Honig’s research shows that, although the vast majority of Zambian chiefs are against the formation of state-owned 100,000-hectare farm blocks, in most cases they consent to the transfer of land title and thus the consolidation of state authority.
Her research findings suggest that chiefs have insufficient economic autonomy to achieve their own development projects, and give in because they can’t ‘bite the hand that feeds them’.
Boamah, meanwhile, emphasized that large-scale land deals for biofuels in Ghana are often appealing to chiefs on juridical grounds (read his paper here). The regularization of land ownership in order to implement such projects has proved an effective strategy for consolidating their own authority, relative to both villagers and neighboring chieftaincies.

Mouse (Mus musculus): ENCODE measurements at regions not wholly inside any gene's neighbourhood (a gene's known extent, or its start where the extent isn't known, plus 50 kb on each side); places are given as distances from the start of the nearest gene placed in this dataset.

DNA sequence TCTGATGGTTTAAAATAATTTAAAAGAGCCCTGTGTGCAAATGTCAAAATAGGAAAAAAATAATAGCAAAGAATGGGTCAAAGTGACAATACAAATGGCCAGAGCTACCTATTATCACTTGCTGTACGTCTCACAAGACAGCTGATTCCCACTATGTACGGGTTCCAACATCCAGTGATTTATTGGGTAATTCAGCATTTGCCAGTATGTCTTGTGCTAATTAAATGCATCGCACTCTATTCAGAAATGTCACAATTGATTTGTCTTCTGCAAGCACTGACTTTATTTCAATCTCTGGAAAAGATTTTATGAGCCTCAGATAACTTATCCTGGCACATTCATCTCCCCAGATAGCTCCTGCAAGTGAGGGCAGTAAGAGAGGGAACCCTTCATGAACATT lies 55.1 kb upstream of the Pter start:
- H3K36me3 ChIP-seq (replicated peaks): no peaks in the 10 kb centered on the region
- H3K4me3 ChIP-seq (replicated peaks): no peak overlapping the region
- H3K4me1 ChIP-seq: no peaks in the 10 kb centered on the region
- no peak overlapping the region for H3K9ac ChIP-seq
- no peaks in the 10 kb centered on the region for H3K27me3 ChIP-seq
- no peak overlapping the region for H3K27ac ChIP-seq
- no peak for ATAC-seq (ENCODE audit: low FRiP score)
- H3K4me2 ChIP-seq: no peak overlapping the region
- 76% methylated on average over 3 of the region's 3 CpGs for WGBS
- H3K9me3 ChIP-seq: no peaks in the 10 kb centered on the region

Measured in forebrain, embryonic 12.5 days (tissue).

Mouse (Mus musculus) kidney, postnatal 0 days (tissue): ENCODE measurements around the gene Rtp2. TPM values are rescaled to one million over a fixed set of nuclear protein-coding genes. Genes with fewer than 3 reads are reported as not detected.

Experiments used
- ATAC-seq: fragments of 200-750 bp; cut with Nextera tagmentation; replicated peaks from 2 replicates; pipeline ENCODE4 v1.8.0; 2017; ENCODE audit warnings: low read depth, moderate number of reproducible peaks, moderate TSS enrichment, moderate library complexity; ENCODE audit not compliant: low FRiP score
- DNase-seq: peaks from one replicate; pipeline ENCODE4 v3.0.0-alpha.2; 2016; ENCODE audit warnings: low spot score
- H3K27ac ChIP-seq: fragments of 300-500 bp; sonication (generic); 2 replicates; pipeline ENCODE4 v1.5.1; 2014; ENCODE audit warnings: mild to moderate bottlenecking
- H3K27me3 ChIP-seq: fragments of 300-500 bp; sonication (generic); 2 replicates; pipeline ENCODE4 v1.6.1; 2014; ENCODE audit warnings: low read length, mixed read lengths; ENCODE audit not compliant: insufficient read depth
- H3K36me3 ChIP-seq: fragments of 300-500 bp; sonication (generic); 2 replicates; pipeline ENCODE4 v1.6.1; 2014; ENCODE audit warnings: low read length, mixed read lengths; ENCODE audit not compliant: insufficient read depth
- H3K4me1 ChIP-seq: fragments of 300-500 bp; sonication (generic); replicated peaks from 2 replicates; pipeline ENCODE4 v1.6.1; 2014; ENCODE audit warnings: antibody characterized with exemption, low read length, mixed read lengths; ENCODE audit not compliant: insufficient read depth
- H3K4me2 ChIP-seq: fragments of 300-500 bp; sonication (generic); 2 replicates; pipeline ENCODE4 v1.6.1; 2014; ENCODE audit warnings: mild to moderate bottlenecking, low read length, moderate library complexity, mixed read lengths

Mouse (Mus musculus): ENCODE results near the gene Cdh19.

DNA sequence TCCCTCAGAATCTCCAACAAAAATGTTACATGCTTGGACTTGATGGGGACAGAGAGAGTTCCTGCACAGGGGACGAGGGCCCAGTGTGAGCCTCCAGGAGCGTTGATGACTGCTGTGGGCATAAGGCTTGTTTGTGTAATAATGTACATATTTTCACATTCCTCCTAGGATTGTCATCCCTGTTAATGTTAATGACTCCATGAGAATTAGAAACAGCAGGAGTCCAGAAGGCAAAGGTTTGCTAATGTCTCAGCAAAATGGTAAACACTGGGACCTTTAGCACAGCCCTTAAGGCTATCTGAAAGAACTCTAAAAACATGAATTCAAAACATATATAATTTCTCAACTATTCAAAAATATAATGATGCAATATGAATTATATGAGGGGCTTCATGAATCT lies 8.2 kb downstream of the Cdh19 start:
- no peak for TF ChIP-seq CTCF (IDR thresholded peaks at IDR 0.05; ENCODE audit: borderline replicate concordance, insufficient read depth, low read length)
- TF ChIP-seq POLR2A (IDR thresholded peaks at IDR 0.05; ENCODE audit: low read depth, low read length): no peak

The authors provoked the audience to ask: What kind of accountability structures are in place at the local level that would compel chiefs to act in any other way? However, we might consider deepening this institutionalist analysis by asking how moral framings of land transfers are being reshaped in order for these difficult decisions to get made.